How to grow a for­est out of weeds

NZ Lifestyle Block - - Down On The Farm -

A BEAU­TI­FUL FEA­TURE of this block is its planted na­tive for­est. The 2ha area of bush is now un­der a QEII covenant, but it only ex­ists be­cause of a de­lib­er­ate and ma­jor un­der­tak­ing that the Shack­le­tons be­gan in 2003.

Where the land dropped off down to the Waitapu Stream, San­dra and Eric de­cided to cre­ate a na­tive for­est to sta­bilise the slope and re­place the thickly grow­ing gorse and tobacco weed.

Eric and a friend ini­tially cleared a criss­cross pat­tern through the gorse and planted along those lines, so the small trees had pro­tec­tion from the weather.

The couple then em­ployed lo­cal An­dries van Zwi­j­dregt for the next two and a half years to grow seeds, or­gan­ise all the plant­ing and con­tinue de­vel­op­ment of the bush block. A couple of ex­tra helpers were brought in as re­quired, all paid.

"It was im­por­tant to us to em­ploy lo­cal peo­ple, to make a dif­fer­ence,” says Eric.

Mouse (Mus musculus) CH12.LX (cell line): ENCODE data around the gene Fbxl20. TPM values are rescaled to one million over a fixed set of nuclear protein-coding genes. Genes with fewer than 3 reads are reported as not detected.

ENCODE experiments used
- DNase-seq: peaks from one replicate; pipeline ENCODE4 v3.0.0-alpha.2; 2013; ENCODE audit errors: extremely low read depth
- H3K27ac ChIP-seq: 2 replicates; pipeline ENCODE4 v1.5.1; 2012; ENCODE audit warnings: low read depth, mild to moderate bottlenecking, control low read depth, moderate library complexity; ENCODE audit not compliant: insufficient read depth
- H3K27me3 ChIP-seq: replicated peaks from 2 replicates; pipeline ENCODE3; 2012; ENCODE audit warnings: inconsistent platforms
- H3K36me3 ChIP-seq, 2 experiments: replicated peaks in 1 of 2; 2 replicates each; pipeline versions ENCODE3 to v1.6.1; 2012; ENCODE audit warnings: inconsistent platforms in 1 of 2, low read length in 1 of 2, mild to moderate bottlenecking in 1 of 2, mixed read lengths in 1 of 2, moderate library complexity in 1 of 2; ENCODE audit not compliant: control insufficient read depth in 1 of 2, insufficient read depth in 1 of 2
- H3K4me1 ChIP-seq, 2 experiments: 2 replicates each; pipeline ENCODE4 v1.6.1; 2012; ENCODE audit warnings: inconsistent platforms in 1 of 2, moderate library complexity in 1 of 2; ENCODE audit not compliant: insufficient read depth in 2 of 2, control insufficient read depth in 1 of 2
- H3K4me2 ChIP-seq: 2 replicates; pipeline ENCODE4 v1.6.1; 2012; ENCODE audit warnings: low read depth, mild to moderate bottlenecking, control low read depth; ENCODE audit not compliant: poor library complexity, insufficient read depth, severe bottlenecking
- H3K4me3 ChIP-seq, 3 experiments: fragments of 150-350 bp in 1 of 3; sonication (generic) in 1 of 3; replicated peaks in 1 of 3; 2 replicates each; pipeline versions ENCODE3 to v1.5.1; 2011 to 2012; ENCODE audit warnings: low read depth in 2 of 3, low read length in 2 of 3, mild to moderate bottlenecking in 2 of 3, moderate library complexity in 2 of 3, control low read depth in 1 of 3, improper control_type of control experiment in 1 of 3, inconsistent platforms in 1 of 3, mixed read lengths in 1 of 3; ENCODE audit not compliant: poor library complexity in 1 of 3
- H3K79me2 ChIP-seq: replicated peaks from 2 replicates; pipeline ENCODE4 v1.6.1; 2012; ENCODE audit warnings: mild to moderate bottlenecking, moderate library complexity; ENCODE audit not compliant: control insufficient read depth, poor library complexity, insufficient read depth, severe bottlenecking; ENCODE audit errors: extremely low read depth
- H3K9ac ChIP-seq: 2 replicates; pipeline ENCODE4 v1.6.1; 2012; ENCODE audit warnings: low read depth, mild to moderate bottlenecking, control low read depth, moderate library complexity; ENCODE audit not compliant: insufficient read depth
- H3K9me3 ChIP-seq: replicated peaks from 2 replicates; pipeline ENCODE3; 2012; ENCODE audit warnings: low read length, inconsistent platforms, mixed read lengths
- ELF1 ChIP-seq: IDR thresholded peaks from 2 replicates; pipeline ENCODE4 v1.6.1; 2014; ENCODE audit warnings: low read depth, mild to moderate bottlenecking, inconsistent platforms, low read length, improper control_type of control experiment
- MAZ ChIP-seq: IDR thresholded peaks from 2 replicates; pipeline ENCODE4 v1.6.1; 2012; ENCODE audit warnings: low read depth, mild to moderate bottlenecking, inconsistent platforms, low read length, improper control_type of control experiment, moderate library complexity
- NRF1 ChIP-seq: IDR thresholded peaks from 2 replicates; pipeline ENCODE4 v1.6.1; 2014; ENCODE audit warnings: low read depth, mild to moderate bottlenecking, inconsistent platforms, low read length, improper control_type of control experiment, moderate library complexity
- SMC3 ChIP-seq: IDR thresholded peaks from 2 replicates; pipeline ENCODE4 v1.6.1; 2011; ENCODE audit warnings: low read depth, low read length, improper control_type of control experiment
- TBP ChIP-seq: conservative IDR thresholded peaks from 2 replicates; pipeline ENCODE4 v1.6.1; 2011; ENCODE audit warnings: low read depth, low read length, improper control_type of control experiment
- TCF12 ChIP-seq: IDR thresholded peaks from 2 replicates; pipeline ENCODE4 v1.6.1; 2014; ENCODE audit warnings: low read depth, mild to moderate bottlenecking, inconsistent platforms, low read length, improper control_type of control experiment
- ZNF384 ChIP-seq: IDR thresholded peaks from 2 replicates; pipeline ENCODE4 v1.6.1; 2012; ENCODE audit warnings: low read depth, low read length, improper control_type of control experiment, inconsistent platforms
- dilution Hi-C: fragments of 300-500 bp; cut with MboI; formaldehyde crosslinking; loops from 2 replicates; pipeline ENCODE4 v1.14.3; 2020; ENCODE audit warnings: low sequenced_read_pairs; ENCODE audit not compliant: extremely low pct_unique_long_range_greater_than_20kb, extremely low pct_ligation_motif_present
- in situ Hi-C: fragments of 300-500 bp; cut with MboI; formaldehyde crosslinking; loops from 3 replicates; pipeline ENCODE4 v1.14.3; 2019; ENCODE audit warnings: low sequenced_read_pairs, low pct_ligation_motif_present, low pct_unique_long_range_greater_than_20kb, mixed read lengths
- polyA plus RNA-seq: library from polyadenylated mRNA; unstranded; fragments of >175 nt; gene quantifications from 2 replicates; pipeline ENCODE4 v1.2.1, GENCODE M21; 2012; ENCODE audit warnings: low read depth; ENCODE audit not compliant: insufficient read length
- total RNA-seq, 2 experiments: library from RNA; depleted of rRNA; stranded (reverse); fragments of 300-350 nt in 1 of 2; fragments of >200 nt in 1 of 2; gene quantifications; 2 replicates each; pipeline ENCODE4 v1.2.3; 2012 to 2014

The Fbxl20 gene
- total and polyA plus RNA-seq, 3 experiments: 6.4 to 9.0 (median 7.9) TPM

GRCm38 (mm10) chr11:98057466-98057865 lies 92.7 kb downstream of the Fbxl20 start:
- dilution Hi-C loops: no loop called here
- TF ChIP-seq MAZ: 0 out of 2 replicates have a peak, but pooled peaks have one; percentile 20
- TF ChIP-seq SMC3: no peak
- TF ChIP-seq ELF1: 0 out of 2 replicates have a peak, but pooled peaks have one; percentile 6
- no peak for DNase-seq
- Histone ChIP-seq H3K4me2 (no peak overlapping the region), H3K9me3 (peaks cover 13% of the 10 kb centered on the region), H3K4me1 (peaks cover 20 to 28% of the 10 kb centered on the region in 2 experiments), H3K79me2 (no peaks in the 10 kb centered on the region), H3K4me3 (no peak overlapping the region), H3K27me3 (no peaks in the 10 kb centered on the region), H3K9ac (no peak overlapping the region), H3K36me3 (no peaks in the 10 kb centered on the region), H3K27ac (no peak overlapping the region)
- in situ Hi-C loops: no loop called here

The tree seeds were all lo­cally-sourced, grown in trays, pot­ted on and then planted out. They grew 1695 po­hutukawa from seeds gath­ered from one lo­cal tree. A large num­ber of kauri were res­cued from a load of un­sold seedlings which had been left a bit too long in their pots. Th­ese were nursed back to health and many of them now stand tall on the hill­side.

Manuka branches with seed cap­sules at­tached were laid on the ground and seedlings grew up un­derneath. Now they're fill­ing in spa­ces where some trees didn't sur­vive, or where slips have cre­ated gaps.

"A lot of peo­ple bring us trees, so we just plant them in,” says Eric. “We've thrown a

lot of seed around."

Weed con­trol re­quires reg­u­lar at­ten­tion, with the usual coastal cul­prits in­clud­ing yel­low-flow­ered bone­seed, pam­pas and al­ways gorse, al­though that will even­tu­ally be shaded out by the bush.

A well-formed gravel track tra­verses the bush slope with steps where it is steep and a hand-rope all the way. Here and there are wooden carved signs with the com­mon and botan­i­cal names of par­tic­u­lar plants, crafted by An­dries. The trees in most places now form a thick canopy over­head.

At the low­est point on the track we step down through a gate and out into the open to look up at the wa­ter­fall, a loud and steady flow af­ter re­cent rain.

Eric es­ti­mates the for­est project has cost up­wards of $100,000 by the time wages are taken into ac­count.

"But isn't this some­thing we've done right?” he asks. “You know, we've cre­ated some­thing out of noth­ing. We've done some­thing for the com­mu­nity and for our own per­sonal sat­is­fac­tion and it'll be there for­ever."

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